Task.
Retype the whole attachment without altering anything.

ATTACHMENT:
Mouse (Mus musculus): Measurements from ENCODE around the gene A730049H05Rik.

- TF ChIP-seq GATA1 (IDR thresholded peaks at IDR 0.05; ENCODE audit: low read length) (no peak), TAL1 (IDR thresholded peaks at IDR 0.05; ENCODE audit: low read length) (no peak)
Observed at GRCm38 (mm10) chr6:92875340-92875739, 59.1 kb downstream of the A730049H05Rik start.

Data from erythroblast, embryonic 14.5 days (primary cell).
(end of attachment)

Mouse (Mus musculus): Measurements from ENCODE around the gene A730049H05Rik.

- TF ChIP-seq GATA1 (IDR thresholded peaks at IDR 0.05; ENCODE audit: low read length) (no peak), TAL1 (IDR thresholded peaks at IDR 0.05; ENCODE audit: low read length) (no peak)
Observed at GRCm38 (mm10) chr6:92875340-92875739, 59.1 kb downstream of the A730049H05Rik start.

Data from erythroblast, embryonic 14.5 days (primary cell).